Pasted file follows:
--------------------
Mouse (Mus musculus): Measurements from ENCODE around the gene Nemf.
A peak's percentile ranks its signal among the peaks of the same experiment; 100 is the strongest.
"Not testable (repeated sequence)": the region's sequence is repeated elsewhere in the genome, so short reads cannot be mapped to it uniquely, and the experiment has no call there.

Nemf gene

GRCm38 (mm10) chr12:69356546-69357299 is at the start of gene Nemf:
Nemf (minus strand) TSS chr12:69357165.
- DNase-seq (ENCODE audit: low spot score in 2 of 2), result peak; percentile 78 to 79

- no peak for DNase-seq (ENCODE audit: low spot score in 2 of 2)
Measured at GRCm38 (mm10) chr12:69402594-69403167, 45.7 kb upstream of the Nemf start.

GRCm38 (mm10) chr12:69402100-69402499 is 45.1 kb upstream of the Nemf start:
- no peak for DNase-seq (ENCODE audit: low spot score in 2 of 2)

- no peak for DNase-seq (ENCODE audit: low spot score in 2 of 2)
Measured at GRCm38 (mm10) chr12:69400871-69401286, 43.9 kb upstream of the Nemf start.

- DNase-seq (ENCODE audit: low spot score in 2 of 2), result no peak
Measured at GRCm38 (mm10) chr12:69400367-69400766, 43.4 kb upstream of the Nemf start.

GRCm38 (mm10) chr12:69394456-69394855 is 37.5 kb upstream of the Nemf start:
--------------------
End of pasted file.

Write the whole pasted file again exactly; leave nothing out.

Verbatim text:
Mouse (Mus musculus): Measurements from ENCODE around the gene Nemf.
A peak's percentile ranks its signal among the peaks of the same experiment; 100 is the strongest.
"Not testable (repeated sequence)": the region's sequence is repeated elsewhere in the genome, so short reads cannot be mapped to it uniquely, and the experiment has no call there.

Nemf gene

GRCm38 (mm10) chr12:69356546-69357299 is at the start of gene Nemf:
Nemf (minus strand) TSS chr12:69357165.
- DNase-seq (ENCODE audit: low spot score in 2 of 2), result peak; percentile 78 to 79

- no peak for DNase-seq (ENCODE audit: low spot score in 2 of 2)
Measured at GRCm38 (mm10) chr12:69402594-69403167, 45.7 kb upstream of the Nemf start.

GRCm38 (mm10) chr12:69402100-69402499 is 45.1 kb upstream of the Nemf start:
- no peak for DNase-seq (ENCODE audit: low spot score in 2 of 2)

- no peak for DNase-seq (ENCODE audit: low spot score in 2 of 2)
Measured at GRCm38 (mm10) chr12:69400871-69401286, 43.9 kb upstream of the Nemf start.

- DNase-seq (ENCODE audit: low spot score in 2 of 2), result no peak
Measured at GRCm38 (mm10) chr12:69400367-69400766, 43.4 kb upstream of the Nemf start.

GRCm38 (mm10) chr12:69394456-69394855 is 37.5 kb upstream of the Nemf start: